Clean Cut in Japan


“Ah! hisashiburi desu”—“it’s been a long time,”—shrieked Mrs. Yamada as the door tinkled me in. I don’t know why I was surprised. I’d been their only foreign customer for a decade; they were unlikely to forget me, even after three years away.

Day one of our flying visit. My wife was already up and out, and my in-laws were busy mollycoddling their increasingly Anglicized grandchildren. I had some plans of my own: things to buy, old friends to look up. I’d scribbled a list, but first things first.

The shop-front had been revamped with a modern sign—“FUJIMI Bar-Bar” [sic] “Since 1979"—and stripy new pole. The interior had been spared though: outdated posters and the tart smell of hair-tonics and freshly laundered towels. Nothing had changed.

Mr. Yamada, the ‘master’, beamed over and signalled that he wouldn’t be long. His wife lovingly hung up my shabby jacket and fussed around. “I’m so happy to see you again,” she said, “is coffee OK?”

The master beckoned me over, “Dou shimasu ka?”—“What'll it be?” he said; I couldn't help grinning. I used to dread this question. Younger and fussier, I’d falteringly describe a style that was short but slightly tapered at the sides. I’d often forget the Japanese for ‘taper’ and lived in fear of coming away with a Mohican. I needn't have worried. “Makasemasu,” I said– “I’ll leave it to you,” and settled back to enjoy the ride.

We chatted as he set to work. The conversation came in comfortable bursts but was never allowed to take the controls. A mere haircut this may have been but, like everything else in Japan, there were exacting standards to be maintained. Things were done properly here.

Reclining my chair, Mrs. Yamada draped a steaming flannel over my face and whipped up a mean lather. Her husband sharpened his cut-throat. “Don’t move,” he encouraged with a grin. I needed no persuasion. Gently stretching my skin, he eased the blade over all the places that needed shaving and over several others—forehead, nose, and ears—that hopefully didn’t.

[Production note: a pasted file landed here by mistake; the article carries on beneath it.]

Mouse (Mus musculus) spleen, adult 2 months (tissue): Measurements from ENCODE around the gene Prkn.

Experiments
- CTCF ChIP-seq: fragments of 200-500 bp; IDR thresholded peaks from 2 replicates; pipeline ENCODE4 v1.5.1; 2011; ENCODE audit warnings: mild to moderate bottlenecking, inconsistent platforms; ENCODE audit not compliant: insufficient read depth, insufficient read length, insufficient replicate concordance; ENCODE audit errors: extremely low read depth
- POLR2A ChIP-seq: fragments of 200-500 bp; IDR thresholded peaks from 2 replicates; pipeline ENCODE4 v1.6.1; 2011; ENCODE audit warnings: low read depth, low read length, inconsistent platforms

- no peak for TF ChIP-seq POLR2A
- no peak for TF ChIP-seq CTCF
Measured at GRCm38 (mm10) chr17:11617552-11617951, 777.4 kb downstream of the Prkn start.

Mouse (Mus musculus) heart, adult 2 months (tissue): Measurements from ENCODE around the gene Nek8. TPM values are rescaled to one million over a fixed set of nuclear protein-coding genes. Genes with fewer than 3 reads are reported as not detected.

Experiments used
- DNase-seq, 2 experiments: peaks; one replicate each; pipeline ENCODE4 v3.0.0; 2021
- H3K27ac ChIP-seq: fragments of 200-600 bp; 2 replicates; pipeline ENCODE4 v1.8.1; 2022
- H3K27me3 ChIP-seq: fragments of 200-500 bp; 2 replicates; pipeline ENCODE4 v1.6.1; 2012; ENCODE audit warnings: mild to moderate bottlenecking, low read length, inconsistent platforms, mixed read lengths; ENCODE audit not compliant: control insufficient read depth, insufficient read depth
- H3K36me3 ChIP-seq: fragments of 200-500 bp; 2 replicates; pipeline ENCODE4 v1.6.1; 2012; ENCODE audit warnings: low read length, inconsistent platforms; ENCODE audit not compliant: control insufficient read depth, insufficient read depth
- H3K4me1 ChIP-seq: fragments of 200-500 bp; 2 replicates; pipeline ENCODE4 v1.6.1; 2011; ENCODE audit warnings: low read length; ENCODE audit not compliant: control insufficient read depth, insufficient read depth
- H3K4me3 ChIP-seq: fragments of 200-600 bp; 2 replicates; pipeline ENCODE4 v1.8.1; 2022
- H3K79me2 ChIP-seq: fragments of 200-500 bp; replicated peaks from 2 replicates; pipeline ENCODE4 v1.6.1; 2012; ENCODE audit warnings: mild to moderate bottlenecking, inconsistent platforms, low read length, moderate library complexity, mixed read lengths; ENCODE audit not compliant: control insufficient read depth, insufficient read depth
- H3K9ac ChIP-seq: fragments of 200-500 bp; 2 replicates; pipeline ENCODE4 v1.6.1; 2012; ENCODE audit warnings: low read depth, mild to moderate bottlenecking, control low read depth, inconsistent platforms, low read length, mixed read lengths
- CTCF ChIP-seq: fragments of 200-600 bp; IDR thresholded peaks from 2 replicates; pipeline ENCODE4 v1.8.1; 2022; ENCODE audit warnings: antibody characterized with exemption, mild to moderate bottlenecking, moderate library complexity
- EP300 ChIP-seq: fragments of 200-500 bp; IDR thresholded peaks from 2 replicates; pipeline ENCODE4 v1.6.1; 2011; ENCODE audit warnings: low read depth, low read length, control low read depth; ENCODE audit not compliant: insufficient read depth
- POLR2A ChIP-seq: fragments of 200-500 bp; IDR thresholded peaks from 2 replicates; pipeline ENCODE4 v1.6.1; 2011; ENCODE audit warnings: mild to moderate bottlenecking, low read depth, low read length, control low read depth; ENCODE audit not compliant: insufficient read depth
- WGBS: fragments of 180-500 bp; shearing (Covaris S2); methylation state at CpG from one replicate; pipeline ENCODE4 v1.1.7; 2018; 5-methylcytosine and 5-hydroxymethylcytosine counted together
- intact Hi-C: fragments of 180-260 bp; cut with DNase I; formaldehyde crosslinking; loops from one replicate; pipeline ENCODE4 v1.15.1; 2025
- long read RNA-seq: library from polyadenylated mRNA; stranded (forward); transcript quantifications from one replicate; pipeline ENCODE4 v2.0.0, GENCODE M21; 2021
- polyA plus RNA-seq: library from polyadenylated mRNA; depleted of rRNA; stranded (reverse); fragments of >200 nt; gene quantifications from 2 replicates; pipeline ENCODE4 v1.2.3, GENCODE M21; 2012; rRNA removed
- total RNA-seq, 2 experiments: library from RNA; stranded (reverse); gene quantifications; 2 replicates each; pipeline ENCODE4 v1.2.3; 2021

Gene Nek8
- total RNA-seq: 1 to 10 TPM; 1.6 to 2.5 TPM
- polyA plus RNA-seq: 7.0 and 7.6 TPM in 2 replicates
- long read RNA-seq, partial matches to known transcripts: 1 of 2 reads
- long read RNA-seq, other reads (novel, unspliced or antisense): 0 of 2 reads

“You look tired,” he said, misinterpreting my expression of relief at surviving his blade unscathed. No time to reply. Clamping his hands on to my shoulders like jump leads, he set about kneading away the niggling aches of an uncomfortable flight. Working down, he throttled and pulverized my meagre biceps before tackling my head with double-handed temple squeezes and a rapid hail of skull knocks and spine-jarring blows. It was an extraordinary sensation that now, as always before, had me fighting back tears of agony and elation.

As I paid up, Mrs. Yamada—the real boss—used two hands to respectfully slide one of my notes back over the counter. She raised an index finger to her tightened lips, “That’s fine this time,” she said, feigning secrecy from her husband, “but come again soon".

Outside the air was fresh, each breath fortified with a hint of my
visit.

Now, where was that list?

D Mosley

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